More than a year after its launch, takeup rates for Qualcomm’s mobile TV broadcast service are disappointing, says CEO Paul Jacobs.
Neither Qualcomm or Verizon Wireless, the only carrier that offers the MediaFlo service, have released subscriber numbers, but our best guess is that they’ve got a few hundred thousands subs, max. A second operator, AT&T (T), has talked up the fact that it’s going to sell MediaFlo service since last February, but still hasn’t rolled it out.
“(The carriers) haven’t spent a lot of advertising on it to this point,” Jacobs said during a keynote interview Wednesday, according to RCR Wireless News. One reason Jacobs floats: “It’s not as nationwide as we would have liked.”
He’s right: MediaFlo is only available in about 60 U.S. markets. That will change in the next year as TV stations move to digital-only broadcasts and get off the spectrum Qualcomm (QCOM) bought five years ago.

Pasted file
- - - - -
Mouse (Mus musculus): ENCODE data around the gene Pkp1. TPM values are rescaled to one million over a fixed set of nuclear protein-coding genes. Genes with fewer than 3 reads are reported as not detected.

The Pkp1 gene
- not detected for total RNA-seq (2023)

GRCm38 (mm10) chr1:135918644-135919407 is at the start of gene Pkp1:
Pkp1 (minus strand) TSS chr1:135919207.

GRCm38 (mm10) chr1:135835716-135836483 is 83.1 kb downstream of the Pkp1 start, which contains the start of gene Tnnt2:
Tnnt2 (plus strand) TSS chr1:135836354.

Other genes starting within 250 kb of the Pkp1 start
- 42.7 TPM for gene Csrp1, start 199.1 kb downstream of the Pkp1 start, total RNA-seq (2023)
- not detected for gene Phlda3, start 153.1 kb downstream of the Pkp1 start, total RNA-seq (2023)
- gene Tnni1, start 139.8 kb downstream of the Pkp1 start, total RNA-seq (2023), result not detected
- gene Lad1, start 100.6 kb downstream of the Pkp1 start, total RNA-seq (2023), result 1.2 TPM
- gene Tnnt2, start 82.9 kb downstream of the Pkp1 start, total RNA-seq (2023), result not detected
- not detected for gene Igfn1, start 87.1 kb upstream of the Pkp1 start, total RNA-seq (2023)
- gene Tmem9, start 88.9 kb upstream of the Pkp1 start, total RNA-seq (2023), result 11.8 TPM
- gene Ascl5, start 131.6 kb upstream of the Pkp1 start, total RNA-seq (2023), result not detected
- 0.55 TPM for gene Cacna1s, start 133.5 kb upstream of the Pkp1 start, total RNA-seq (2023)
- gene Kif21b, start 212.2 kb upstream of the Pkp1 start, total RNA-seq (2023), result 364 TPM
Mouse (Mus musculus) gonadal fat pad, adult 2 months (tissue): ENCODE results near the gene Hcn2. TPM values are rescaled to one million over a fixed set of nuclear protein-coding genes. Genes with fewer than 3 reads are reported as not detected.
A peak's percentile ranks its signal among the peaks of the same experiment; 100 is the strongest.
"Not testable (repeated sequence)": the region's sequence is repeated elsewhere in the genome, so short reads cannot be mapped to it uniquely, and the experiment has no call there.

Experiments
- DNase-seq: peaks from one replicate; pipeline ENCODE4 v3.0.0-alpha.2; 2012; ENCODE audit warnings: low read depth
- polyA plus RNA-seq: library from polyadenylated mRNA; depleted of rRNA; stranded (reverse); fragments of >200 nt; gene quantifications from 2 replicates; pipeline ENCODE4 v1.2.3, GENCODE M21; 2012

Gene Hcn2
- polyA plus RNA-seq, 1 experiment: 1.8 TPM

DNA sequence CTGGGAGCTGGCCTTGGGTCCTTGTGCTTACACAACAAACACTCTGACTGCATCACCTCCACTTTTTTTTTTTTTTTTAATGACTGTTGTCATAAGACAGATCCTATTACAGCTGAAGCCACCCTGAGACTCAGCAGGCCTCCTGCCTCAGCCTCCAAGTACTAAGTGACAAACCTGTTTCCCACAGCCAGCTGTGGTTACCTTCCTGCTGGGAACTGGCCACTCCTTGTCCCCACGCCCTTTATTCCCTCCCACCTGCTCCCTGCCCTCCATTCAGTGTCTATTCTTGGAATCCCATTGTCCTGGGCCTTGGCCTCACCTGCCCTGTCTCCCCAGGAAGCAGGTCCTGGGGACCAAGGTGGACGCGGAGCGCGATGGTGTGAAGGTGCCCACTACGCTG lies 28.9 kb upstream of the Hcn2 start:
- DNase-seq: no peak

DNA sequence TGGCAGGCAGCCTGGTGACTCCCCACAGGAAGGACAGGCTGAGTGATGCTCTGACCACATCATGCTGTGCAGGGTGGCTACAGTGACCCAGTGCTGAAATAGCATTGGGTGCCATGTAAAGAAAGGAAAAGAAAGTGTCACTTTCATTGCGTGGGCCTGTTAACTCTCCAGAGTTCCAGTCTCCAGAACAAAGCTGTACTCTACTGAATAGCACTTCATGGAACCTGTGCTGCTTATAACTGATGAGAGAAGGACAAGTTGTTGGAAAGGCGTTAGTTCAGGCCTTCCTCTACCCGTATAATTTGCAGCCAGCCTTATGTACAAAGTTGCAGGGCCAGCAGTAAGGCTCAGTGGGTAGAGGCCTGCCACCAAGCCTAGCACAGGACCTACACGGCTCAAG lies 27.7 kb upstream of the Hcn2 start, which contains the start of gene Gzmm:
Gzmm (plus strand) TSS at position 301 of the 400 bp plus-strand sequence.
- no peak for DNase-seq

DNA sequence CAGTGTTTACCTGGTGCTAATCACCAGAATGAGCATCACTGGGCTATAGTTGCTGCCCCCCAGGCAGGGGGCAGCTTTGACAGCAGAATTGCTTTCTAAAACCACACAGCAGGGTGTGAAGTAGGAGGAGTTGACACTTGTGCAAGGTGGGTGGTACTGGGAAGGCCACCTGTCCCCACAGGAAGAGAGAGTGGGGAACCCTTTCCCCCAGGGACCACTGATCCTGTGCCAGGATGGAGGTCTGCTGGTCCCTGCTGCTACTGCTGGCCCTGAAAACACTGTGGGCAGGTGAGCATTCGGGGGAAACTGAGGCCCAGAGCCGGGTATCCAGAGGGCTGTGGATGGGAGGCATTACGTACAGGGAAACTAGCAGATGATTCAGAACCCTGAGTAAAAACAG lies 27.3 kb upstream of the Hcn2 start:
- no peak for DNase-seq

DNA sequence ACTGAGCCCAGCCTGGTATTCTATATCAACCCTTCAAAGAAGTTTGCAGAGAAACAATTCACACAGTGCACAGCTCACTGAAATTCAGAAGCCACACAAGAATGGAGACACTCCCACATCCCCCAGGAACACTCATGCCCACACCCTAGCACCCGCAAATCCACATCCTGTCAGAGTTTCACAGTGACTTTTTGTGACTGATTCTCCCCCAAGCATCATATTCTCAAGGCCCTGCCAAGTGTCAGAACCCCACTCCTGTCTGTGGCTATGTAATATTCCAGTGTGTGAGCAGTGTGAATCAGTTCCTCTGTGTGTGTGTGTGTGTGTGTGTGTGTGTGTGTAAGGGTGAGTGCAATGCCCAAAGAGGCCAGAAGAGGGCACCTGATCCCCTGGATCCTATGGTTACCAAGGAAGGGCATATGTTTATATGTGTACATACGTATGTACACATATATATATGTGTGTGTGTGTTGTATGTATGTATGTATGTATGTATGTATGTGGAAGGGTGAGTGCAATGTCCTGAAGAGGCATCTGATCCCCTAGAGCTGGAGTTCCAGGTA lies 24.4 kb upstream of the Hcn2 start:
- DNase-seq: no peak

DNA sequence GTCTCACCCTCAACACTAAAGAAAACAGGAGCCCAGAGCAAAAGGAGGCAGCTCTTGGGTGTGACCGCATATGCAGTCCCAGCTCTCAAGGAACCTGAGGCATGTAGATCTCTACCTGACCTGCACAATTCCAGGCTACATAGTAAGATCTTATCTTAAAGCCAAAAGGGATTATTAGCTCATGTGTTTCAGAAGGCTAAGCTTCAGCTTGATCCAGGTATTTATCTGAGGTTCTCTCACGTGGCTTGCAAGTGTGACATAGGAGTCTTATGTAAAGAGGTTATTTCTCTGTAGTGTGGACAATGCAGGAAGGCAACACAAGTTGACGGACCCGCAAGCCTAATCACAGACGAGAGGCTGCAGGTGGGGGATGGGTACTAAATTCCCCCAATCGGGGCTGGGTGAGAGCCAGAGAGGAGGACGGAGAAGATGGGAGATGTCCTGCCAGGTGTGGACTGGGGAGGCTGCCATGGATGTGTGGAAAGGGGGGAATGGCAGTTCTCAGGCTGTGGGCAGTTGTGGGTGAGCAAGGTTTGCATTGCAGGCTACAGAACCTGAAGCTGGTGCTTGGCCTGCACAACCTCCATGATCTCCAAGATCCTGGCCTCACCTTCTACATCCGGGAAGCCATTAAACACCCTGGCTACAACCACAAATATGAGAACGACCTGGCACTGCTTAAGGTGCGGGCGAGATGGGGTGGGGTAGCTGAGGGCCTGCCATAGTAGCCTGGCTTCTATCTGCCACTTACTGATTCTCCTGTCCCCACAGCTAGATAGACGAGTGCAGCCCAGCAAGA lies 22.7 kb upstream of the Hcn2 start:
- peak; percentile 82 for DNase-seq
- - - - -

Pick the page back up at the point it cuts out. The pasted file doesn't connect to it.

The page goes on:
But here’s an alternate theory: People just aren’t that into MediaFlo. It costs money — $15 to $25 per month at Verizon — and requires a new, special phone, which Verizon only stocks in a few different designs.
Moreover, we’re not convinced that people want to watch pricey, full-length TV programming on their phones at all. More than a year after MediaFlo launched on Verizon Wireless, 820,000 subscribers, or 1.5% of their base, watched watched some form of broadcast TV (including MediaFlo) on their phones, according to research firm M:Metrics. We’re more enthusiastic about free, short-form mobile video clips, like Google’s mobile YouTube site.
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